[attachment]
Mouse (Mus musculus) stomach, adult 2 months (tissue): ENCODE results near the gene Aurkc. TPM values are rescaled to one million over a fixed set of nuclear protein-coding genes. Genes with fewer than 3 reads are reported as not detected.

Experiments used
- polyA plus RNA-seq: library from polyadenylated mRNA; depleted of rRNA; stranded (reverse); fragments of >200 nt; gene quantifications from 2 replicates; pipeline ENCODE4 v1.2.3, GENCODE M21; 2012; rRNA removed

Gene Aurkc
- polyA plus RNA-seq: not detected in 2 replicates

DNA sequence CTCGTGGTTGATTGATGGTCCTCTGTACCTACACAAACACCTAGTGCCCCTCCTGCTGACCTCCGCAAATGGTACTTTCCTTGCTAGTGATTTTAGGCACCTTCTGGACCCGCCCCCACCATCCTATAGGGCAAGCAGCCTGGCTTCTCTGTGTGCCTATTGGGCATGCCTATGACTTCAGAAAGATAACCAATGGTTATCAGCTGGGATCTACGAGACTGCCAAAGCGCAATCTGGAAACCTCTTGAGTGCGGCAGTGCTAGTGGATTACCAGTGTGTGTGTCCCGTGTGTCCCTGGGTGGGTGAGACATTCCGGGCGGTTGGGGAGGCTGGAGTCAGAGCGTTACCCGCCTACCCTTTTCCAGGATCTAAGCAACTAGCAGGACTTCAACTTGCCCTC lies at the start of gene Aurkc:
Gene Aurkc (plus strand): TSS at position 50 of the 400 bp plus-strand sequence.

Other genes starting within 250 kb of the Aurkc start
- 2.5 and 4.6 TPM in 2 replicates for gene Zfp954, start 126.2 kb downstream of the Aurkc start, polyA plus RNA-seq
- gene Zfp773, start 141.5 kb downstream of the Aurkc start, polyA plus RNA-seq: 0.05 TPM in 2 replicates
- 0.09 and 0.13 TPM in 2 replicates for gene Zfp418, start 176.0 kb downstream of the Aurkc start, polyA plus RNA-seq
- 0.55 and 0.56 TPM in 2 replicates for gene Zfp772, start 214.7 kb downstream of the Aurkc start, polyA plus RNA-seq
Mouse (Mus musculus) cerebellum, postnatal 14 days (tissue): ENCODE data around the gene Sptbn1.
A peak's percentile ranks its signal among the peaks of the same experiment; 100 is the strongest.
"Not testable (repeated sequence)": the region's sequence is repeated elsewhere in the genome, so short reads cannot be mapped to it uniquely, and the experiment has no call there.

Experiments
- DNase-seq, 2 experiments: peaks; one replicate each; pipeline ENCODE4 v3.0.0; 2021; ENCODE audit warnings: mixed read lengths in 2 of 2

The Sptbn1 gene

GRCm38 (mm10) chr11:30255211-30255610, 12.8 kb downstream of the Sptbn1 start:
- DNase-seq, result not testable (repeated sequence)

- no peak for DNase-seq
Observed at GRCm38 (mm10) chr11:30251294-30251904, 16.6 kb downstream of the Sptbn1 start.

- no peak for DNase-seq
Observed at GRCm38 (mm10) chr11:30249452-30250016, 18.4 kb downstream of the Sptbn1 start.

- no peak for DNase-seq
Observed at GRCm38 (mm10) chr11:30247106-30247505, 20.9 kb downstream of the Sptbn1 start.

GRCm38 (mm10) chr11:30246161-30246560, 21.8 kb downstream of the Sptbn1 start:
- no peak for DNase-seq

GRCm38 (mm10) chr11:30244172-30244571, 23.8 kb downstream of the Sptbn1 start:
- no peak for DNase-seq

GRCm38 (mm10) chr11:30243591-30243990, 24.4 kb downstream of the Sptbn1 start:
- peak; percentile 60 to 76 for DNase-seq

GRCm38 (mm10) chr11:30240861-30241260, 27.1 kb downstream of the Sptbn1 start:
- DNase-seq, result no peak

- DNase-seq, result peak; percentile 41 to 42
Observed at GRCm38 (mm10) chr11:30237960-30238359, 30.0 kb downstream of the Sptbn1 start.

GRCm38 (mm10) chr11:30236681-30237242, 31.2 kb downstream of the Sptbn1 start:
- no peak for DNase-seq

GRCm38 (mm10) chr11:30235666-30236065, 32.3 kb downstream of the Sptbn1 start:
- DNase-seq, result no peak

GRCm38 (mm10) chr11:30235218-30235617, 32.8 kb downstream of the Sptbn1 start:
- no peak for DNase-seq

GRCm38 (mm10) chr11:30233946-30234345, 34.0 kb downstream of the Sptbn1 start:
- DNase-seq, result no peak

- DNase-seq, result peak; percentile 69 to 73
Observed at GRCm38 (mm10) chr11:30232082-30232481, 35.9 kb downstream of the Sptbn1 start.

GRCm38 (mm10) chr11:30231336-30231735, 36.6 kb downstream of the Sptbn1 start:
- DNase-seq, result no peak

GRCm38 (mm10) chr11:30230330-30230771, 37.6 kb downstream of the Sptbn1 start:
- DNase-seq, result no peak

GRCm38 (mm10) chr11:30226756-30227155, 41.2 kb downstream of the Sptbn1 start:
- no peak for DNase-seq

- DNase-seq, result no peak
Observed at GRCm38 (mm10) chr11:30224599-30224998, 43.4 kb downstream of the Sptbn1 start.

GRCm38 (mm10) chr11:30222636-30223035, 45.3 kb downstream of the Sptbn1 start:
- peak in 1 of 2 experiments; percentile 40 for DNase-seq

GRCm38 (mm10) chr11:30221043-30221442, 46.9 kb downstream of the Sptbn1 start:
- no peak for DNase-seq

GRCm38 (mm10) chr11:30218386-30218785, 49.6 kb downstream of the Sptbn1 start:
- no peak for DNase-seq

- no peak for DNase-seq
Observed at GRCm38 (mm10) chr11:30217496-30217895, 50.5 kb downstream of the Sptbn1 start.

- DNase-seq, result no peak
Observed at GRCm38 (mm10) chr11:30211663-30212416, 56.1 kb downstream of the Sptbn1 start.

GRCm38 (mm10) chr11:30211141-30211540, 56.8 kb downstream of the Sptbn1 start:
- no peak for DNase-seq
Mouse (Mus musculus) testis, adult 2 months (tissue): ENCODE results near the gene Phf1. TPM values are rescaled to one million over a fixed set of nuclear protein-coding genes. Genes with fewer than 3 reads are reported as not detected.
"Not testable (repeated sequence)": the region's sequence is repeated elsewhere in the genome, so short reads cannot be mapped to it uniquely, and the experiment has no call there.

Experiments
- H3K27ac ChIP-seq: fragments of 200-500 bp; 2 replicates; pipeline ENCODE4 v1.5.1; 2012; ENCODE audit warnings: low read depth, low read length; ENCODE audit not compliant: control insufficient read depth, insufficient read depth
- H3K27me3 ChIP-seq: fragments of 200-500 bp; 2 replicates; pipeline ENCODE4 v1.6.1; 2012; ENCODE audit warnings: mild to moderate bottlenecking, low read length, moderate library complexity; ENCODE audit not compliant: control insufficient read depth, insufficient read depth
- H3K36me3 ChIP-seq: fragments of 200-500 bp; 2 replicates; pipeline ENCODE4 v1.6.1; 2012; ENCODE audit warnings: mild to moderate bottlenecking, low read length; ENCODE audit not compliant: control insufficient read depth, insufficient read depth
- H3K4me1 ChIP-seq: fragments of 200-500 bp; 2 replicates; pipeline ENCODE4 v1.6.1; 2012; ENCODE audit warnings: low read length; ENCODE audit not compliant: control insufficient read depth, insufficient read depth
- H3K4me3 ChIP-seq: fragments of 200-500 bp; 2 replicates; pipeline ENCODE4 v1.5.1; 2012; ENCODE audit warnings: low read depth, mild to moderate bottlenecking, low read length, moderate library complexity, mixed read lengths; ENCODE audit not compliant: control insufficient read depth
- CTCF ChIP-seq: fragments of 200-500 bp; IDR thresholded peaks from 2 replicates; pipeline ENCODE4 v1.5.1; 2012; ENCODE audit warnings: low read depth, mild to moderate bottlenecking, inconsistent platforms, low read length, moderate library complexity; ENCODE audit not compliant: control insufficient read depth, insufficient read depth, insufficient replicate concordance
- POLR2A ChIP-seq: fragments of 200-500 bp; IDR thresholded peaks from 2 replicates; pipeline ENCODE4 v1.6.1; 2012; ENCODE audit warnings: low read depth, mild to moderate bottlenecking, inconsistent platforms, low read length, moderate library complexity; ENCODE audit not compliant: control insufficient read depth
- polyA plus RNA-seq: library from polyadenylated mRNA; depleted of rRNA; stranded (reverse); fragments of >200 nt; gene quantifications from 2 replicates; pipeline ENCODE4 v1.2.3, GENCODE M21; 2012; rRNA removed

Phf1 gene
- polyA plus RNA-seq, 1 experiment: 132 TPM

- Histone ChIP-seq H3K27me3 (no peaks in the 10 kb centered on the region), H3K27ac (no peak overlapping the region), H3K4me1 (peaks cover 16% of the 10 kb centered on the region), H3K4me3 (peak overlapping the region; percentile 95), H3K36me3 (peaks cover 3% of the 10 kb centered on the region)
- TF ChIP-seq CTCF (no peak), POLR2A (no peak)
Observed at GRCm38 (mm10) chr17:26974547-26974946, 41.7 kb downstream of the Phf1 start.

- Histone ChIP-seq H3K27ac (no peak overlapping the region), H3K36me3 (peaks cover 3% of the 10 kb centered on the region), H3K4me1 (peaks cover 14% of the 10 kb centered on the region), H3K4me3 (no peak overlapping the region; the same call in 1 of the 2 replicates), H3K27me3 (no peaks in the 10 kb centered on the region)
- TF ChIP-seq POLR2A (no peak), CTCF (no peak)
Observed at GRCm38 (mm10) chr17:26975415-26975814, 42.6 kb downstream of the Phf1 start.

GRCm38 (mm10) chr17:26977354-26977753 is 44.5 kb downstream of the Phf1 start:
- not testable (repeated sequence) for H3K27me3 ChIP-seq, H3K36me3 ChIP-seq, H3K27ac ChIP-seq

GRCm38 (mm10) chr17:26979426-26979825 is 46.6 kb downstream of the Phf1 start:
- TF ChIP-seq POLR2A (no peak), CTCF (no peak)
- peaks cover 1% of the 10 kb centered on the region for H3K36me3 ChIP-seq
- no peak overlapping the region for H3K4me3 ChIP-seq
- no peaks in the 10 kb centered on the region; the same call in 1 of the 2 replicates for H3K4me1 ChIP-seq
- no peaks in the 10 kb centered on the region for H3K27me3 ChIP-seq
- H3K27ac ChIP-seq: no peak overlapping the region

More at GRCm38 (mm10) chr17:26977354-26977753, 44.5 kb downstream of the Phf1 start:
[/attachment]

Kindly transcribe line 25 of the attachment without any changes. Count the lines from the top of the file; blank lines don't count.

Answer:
- no peak for DNase-seq